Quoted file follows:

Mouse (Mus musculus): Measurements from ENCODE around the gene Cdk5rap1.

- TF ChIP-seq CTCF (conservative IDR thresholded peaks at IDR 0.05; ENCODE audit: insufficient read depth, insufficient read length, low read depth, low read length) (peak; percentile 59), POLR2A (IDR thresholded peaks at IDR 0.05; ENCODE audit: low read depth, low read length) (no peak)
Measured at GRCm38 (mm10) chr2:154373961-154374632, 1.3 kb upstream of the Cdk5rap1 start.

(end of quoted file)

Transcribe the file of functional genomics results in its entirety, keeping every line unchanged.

Mouse (Mus musculus): Measurements from ENCODE around the gene Cdk5rap1.

- TF ChIP-seq CTCF (conservative IDR thresholded peaks at IDR 0.05; ENCODE audit: insufficient read depth, insufficient read length, low read depth, low read length) (peak; percentile 59), POLR2A (IDR thresholded peaks at IDR 0.05; ENCODE audit: low read depth, low read length) (no peak)
Measured at GRCm38 (mm10) chr2:154373961-154374632, 1.3 kb upstream of the Cdk5rap1 start.